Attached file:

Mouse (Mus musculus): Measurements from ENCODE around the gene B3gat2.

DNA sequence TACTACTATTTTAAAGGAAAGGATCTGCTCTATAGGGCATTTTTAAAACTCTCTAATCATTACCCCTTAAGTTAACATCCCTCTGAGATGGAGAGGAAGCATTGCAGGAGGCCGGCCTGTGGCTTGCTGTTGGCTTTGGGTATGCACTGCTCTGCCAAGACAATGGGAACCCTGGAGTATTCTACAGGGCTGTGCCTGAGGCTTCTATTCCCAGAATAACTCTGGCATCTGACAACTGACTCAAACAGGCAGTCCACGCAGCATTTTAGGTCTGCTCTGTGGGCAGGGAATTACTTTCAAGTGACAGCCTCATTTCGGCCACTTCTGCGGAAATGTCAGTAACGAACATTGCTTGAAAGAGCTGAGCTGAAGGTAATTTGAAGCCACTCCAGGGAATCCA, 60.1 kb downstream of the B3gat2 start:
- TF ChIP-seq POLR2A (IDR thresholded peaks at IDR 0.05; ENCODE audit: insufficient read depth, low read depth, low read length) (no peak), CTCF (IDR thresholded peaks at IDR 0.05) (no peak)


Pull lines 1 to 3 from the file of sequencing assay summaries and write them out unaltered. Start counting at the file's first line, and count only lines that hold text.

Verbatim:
Mouse (Mus musculus): Measurements from ENCODE around the gene B3gat2.

DNA sequence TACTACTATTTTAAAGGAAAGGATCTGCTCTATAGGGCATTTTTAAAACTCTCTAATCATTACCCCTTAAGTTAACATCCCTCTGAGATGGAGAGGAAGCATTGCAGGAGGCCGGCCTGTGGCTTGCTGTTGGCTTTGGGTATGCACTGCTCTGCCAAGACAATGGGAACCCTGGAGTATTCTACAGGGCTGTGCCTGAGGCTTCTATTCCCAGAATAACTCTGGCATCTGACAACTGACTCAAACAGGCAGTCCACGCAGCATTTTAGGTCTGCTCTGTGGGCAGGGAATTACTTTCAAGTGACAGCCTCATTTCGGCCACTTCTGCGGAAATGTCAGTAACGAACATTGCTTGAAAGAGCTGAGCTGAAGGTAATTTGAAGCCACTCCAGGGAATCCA, 60.1 kb downstream of the B3gat2 start:
- TF ChIP-seq POLR2A (IDR thresholded peaks at IDR 0.05; ENCODE audit: insufficient read depth, low read depth, low read length) (no peak), CTCF (IDR thresholded peaks at IDR 0.05) (no peak)